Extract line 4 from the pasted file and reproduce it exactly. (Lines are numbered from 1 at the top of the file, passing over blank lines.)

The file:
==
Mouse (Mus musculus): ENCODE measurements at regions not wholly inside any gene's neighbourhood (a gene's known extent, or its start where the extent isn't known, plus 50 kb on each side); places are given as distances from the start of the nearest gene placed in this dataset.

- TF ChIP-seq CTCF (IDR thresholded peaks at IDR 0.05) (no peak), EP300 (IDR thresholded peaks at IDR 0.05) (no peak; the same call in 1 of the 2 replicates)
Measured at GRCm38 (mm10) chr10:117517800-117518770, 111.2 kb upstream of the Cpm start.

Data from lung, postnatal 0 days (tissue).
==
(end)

Data from lung, postnatal 0 days (tissue).